Volume 10, Issue 3 (fall 2006)                   2006, 10(3): 59-70 | Back to browse issues page

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Kh. Bargahi, S. A. A. Moosavi. Effects of Shallow Water Table and Groundwater Salinity on Contribution of Groundwater to Evapotranspiration of Safflower ( Carthamus tinctorius L.) in Greenhouse . Journal of Crop Production and Processing 2006; 10 (3) :59-70
URL: http://jcpp.iut.ac.ir/article-1-566-en.html
Abstract:   (9592 Views)
Limitation of suitable water resources is the most important problem of agriculture in Iran. Considering the condition of shallow and saline groundwater in many parts of Iran, and relative resistance of safflower to salinity, it is necessary to study the contribution of groundwater to water consumption of safflower. In this research, the effects of different water table depths and salinity of groundwater on contribution of groundwater to evapotranspiration of safflower were studied. The treatments were four levels of water table depth (50, 70, 90, and 120 cm), two levels of groundwater salinity (EC of 0.6, and 10 dSm-1 ), and two irrigation regimes (irrigation with a depth of water equal to 75 percent of evaporation from water surface and frequency of 5 days, and no irrigation). The experiment was performed in a randomized complete block design with treatment combinations arranged in factorial manner and three replications. For fixing the water table in the pots (PVC pipe 200 mm in diameter and 120 cm high), a special equipment was built on the principle of Marriot bottle that was able to measure the contribution of groundwater to evapotranspiration of the plants. Results showed that salinity of groundwater, irrigation regime, and their interactions have significant effects on evapotranspiration of safflower. In addition, effects of water table depth, salinity of groundwater, irrigation regime, interaction of salinity and water table depth, interaction of water table depth and irrigation regime, and interaction of water table depth, salinity, and irrigation regime on evaporation from soil surface were significant. The ratio of contribution of groundwater to plant water consumption and evapotranspiration was in the range of 52.5 and 54.9% for saline groundwater and 81.7 to 82.7% for fresh groundwater. The ratio of evaporation from soil surface and evapotranspiration was in the range of 4.5 to 53.6% for different treatments. In all treatments of groundwater depths, irrigation treatment significantly decreased evapotranspiration, but no significant change in evapotranspiration was observed in irrigated and no irrigated treatments. Maximum amount of evapotranspiration (251 cm) occurred in the 50 cm depth of groundwater with salinity of 0.6 dS/m under irrigated condition, and minimum amount (43.9 cm) occurred in the 90 cm depth to groundwater with salinity of 10 dS/m under no irrigation condition. Generally, salinity of groundwater caused significant decrease in evapotranspiration, evaporation from soil surface, transpiration, and contribution of groundwater to evapotranspiration.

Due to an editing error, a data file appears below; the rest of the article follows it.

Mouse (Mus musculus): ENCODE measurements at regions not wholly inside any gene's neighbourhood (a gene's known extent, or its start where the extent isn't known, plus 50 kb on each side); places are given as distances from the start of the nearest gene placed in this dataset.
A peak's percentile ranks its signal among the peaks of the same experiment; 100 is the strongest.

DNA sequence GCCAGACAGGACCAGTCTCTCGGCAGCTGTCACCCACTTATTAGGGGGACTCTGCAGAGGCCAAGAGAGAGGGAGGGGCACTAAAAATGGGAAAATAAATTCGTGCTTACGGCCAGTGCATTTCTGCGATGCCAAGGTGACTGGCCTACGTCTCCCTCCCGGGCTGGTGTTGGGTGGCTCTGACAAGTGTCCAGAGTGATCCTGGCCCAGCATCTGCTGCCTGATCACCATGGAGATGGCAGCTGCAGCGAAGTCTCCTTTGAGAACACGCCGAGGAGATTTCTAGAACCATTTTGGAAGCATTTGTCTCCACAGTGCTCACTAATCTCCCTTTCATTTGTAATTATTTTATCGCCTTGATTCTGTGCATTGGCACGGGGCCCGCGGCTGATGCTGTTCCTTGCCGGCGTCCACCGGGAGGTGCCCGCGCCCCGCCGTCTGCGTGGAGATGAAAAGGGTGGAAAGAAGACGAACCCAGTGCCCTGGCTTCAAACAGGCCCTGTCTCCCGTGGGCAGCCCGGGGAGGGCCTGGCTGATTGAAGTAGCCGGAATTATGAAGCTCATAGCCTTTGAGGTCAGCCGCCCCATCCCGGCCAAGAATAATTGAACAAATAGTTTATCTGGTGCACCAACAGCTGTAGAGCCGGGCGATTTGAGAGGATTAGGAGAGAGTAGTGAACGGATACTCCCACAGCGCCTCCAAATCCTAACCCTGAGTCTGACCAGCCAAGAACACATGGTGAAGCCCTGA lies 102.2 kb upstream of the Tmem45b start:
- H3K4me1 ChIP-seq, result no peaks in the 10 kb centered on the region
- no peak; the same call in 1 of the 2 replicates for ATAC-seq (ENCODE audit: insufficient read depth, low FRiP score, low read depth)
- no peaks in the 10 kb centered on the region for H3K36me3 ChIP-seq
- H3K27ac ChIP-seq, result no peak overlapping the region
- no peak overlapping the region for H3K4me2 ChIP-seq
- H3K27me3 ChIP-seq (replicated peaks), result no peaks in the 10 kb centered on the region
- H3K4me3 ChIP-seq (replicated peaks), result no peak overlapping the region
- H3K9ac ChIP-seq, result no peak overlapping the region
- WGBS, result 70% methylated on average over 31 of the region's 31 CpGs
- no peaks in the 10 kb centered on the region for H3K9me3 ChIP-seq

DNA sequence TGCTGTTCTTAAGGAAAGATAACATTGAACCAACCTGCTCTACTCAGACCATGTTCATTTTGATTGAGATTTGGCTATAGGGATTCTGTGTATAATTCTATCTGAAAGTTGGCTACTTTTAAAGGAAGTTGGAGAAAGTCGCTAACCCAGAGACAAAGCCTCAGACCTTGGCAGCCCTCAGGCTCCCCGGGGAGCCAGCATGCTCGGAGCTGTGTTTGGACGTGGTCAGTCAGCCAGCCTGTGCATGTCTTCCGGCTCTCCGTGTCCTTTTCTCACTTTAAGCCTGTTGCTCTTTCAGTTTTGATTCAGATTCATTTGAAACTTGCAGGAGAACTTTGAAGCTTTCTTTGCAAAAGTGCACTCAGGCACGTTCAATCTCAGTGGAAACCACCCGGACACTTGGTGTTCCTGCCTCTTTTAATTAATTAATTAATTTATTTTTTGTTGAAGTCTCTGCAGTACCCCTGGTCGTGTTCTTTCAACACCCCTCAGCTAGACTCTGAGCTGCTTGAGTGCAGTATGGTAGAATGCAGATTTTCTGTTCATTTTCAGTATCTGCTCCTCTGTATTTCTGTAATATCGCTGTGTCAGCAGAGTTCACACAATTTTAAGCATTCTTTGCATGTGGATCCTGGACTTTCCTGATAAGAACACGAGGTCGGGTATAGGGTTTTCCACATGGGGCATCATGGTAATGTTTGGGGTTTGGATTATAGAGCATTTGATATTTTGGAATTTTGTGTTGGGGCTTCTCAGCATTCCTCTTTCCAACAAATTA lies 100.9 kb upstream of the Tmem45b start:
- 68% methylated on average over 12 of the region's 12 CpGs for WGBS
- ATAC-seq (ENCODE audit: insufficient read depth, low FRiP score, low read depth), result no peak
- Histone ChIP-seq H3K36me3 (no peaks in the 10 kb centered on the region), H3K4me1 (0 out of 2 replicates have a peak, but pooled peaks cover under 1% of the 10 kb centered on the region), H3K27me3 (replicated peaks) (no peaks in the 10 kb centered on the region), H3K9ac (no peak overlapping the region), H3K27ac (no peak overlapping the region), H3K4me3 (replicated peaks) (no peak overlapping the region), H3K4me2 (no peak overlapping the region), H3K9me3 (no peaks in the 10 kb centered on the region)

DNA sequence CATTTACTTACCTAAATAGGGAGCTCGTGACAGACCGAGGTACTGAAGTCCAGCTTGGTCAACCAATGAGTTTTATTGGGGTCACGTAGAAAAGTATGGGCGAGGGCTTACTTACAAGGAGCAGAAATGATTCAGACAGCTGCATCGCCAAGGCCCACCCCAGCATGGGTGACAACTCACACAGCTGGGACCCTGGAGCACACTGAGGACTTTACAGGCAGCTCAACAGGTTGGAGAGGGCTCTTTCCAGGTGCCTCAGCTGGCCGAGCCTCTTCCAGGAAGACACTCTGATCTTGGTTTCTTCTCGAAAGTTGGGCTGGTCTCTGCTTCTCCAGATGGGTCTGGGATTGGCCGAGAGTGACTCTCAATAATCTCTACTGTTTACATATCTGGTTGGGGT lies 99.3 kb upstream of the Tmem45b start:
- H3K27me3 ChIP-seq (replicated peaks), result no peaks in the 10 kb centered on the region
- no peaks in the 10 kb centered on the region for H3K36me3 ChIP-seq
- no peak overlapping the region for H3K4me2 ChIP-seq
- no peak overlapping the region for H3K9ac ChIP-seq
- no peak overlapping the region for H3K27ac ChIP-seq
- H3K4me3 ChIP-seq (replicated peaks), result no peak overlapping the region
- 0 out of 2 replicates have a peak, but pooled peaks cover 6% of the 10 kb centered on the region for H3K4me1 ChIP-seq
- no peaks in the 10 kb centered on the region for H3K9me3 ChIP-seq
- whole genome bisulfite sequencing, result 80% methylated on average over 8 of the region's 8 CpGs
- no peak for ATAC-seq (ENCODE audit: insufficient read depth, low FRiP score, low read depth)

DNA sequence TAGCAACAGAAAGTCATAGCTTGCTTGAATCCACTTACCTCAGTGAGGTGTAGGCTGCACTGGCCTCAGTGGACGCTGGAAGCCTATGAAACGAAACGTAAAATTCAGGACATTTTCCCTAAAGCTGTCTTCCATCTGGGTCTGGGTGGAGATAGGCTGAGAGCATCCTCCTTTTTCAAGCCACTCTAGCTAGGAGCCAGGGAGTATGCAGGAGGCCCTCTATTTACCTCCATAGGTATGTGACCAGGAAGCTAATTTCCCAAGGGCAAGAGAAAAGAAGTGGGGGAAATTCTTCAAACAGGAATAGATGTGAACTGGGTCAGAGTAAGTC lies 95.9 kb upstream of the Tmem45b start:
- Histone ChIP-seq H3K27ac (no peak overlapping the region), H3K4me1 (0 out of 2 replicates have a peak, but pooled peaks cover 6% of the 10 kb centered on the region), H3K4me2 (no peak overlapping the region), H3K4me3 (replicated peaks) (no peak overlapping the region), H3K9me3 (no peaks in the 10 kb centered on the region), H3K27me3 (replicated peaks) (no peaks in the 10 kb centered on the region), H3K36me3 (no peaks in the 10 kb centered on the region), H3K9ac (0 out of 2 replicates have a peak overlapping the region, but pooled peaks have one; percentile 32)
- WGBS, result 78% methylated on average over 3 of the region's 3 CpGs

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Type of Study: Research | Subject: General

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